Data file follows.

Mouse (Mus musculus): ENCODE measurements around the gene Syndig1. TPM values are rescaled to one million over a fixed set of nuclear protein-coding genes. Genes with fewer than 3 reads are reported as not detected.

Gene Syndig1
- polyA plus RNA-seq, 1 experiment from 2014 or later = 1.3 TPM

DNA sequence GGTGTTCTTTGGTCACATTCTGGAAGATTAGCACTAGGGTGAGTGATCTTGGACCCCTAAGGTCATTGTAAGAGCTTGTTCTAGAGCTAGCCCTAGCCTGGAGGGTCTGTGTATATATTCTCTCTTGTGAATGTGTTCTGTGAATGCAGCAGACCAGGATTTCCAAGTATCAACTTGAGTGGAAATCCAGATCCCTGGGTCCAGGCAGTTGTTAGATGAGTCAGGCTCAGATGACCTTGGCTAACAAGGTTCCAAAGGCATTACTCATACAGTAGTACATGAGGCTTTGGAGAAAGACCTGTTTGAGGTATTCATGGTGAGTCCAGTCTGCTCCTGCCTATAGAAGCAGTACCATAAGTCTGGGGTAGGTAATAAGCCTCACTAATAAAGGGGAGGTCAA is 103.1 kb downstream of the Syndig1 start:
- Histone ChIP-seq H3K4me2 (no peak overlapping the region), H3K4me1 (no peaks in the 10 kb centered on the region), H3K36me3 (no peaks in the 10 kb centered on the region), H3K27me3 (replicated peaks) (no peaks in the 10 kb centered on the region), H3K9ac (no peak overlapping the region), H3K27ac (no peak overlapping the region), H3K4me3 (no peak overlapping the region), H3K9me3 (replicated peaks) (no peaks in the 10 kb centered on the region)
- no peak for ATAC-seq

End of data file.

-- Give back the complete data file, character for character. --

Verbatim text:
Mouse (Mus musculus): ENCODE measurements around the gene Syndig1. TPM values are rescaled to one million over a fixed set of nuclear protein-coding genes. Genes with fewer than 3 reads are reported as not detected.

Gene Syndig1
- polyA plus RNA-seq, 1 experiment from 2014 or later = 1.3 TPM

DNA sequence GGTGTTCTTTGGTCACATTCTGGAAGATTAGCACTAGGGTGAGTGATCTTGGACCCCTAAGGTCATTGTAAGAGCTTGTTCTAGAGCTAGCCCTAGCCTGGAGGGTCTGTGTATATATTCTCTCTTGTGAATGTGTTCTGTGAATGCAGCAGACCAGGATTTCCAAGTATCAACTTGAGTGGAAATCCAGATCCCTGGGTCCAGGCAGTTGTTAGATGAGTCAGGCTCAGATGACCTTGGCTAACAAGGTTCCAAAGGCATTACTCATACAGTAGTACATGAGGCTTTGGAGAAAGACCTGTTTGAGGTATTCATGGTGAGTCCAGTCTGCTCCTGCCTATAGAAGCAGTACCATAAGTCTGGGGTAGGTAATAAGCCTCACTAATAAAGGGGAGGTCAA is 103.1 kb downstream of the Syndig1 start:
- Histone ChIP-seq H3K4me2 (no peak overlapping the region), H3K4me1 (no peaks in the 10 kb centered on the region), H3K36me3 (no peaks in the 10 kb centered on the region), H3K27me3 (replicated peaks) (no peaks in the 10 kb centered on the region), H3K9ac (no peak overlapping the region), H3K27ac (no peak overlapping the region), H3K4me3 (no peak overlapping the region), H3K9me3 (replicated peaks) (no peaks in the 10 kb centered on the region)
- no peak for ATAC-seq